I have a coldIt’s spring in New Mexico. We’ll have some days of high winds, but for the most part, cold weather is gone for the season. People are starting to wear shorts and flip-flops, the costume of the summer trudger.

I have a cold. It started last week and lingered as spring colds usually do. I’m better, down to sporadic coughing fits, nose blowing, dragging, and the spacey feeling that colds often leave you with. Somehow I think that more than anything colds consume creativity and cognitive attention. They leave me with little ability to plan ahead, organize, resist temptations, set goals, make decisions, or even write for that matter.

Just ask my husband; he had to come in and save the first draft of this rambling missive. I don’t care. Colds do that to you–they make you a hopeless, inefficient, hesitant, straggler. And everyone here in the Albuquerque area seems to have one.

That brings me to an interesting side effect I had last night taking a cough suppressant decongestant. The wonderful thing about the cough suppressant was that it worked immediately. I just stopped coughing. NO sputters, no fits, no throat clears, no cough. Perfect. Well, not perfect.

The stuff seemed to open up my mind’s floodgates. Continuous thoughts, images, and verbiage ran through constantly like a 1,000 car freight train on a circular track. Sleep was impossible with all that clattering going on. The odd thing was, the medicine also seemed to take away any feelings or concerns I had about the process—so I just watched and listened as the night passed by. I awoke after having slept very little, but I wasn’t all that upset about it.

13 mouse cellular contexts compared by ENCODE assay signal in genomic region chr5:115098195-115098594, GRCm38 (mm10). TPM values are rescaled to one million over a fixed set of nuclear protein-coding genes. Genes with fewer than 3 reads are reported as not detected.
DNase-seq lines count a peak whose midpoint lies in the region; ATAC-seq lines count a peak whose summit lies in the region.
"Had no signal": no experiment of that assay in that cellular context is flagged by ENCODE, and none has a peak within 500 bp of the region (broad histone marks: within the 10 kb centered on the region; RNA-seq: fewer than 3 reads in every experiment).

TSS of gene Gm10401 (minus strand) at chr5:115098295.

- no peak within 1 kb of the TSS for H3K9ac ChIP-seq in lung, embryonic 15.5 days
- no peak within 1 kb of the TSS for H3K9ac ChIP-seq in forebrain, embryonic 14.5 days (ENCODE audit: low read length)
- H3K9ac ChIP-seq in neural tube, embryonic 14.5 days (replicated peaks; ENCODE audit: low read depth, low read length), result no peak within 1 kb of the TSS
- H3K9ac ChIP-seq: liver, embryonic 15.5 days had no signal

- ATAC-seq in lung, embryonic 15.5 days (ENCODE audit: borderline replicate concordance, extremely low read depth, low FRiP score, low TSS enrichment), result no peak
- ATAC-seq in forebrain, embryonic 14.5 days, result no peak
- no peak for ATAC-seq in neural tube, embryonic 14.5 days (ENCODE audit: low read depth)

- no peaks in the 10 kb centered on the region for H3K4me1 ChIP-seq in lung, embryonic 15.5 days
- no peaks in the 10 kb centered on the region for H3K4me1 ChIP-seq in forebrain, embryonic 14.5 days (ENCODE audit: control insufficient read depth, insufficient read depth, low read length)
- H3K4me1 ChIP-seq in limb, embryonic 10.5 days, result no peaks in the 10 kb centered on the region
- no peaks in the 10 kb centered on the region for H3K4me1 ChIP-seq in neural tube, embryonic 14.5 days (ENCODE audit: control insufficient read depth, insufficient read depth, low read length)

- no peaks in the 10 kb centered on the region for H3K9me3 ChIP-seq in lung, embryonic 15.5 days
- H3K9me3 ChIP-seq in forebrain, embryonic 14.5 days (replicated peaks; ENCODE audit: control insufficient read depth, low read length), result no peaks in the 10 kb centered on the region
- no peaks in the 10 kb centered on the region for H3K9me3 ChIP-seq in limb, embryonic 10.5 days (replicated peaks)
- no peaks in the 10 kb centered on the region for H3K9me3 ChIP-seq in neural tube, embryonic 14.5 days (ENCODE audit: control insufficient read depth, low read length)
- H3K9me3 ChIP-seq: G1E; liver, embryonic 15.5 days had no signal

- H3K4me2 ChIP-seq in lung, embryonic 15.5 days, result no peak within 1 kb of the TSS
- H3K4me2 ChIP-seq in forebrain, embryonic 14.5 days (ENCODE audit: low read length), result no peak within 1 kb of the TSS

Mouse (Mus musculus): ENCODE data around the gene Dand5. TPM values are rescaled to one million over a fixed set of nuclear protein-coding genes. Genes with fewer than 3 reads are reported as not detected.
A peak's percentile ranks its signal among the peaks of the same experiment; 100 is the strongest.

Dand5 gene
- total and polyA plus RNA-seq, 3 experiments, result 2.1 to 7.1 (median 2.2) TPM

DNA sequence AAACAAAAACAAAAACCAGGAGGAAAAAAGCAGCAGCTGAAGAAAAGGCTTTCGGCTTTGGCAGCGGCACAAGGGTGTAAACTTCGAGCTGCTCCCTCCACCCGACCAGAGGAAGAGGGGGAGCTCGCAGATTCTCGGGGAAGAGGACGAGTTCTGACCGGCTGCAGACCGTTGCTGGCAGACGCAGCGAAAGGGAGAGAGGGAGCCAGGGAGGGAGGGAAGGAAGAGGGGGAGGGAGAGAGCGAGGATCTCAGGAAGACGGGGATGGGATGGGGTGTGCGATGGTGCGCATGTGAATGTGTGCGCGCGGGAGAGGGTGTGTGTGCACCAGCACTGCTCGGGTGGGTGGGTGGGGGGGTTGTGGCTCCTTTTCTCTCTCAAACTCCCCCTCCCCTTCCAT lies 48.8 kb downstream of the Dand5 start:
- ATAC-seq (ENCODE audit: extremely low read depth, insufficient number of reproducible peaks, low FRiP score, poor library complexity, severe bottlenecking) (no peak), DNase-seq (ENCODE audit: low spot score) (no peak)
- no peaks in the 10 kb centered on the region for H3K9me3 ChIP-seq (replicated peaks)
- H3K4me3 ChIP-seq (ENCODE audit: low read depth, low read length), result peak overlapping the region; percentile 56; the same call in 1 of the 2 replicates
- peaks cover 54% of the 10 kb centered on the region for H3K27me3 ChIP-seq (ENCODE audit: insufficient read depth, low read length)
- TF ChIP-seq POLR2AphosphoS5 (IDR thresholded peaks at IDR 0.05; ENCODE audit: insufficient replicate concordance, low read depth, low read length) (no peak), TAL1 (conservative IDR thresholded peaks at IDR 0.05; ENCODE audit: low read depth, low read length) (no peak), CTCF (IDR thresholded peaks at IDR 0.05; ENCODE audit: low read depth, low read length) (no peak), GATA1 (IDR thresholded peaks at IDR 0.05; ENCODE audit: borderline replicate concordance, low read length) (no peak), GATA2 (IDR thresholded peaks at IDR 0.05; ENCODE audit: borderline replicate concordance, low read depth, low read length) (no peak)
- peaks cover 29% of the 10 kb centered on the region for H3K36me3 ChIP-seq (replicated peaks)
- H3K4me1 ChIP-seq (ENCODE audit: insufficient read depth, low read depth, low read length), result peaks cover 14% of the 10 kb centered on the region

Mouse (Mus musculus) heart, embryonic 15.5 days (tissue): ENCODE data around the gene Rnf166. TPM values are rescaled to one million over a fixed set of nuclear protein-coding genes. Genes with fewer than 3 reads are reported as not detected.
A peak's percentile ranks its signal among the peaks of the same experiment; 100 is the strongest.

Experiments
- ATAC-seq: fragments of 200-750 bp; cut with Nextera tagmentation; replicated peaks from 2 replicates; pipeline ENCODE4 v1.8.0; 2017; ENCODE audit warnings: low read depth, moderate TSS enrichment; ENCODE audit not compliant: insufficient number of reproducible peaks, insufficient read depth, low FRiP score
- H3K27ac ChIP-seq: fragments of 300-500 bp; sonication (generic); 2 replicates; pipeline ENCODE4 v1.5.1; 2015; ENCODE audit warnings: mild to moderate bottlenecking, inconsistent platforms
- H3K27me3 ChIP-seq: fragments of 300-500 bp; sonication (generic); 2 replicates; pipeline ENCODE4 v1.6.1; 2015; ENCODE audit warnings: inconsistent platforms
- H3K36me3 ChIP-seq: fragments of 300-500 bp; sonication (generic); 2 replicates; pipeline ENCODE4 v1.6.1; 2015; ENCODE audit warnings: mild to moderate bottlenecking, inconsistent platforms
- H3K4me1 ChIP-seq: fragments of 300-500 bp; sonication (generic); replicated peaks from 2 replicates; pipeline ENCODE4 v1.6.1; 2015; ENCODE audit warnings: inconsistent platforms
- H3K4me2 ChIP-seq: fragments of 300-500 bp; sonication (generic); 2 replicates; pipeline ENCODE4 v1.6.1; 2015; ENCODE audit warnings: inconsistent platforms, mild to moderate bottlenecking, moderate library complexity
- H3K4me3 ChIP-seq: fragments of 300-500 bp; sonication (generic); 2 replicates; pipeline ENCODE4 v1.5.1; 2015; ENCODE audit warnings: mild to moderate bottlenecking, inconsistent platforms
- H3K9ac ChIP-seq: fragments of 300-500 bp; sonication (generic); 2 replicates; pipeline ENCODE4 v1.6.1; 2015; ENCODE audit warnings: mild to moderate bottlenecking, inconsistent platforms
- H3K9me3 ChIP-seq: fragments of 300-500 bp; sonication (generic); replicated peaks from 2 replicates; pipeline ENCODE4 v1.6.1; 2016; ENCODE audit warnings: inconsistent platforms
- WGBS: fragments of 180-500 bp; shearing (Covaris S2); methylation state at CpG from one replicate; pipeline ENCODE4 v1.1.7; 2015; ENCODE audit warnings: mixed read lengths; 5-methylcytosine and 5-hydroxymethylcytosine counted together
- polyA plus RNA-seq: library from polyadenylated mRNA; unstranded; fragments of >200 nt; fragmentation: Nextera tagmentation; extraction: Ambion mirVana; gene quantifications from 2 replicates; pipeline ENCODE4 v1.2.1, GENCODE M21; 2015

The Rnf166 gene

Some of my clients have reported similar effects from antidepressant medications over the years. They say they have many of the same uncontrolled thoughts and images, but without as much emotional response to them. No doubt the reduced emotional response could serve them well. But something is better about not having so much material huffing and puffing its way through your mind in the first place. Hopefully, in a few days or a week, I’ll be back to thinking and writing coherently (or my husband will do it for me if that’s not the case).

Photo by threeifbybike, available under a Creative Commons attribution license.

 


Comments


View Comments / Leave a Comment

This post currently has 0 comments.
You can read the comments or leave your own thoughts.

Trackbacks

From Psych Central's World of Psychology:
Best of Our Blogs: March 8, 2011 | World of Psychology (March 8, 2011)






    Last reviewed: 8 Mar 2011

APA Reference
Smith, L. (2011). Colds, Flu and Spring. Psych Central. Retrieved on October 31, 2014, from http://blogs.psychcentral.com/anxiety/2011/03/colds-flu-and-spring/

 

Anxiety & OCD Exposed



Subscribe to this Blog:
Feed

Archives


News



Purchase Overcoming Anxiety for Dummies now! Purchase Child Psychology and Development for Dummies now!

Laura L. Smith, Ph.D. and Charles H. Elliott, Ph.D. are authors of many books, including Overcoming Anxiety for Dummies and Child Psychology & Development for Dummies.

Subscribe to this Blog: Feed

Recent Comments
  • Beverley: I am speaking as a non bpd sufferer but someone who is in a,relationship with a bpd sufferer who is...
  • Beverley: I think in response to Chris you need to shave this back a bit. There is a duty of care to yourself first...
  • Shana: I think this is great advice. Starting when my child was small, and she was afraid of the dark, we had a...
  • Gigi: Thank you for mentioning the seeming polarity of Freud with the id vs. superego concept. We could also add that...
  • glutensensitive: you can get tested at enterolab.com for all forms of gluten sensitivity, not just celiac disease....
Find a Therapist
Enter ZIP or postal code



Users Online: 12240
Join Us Now!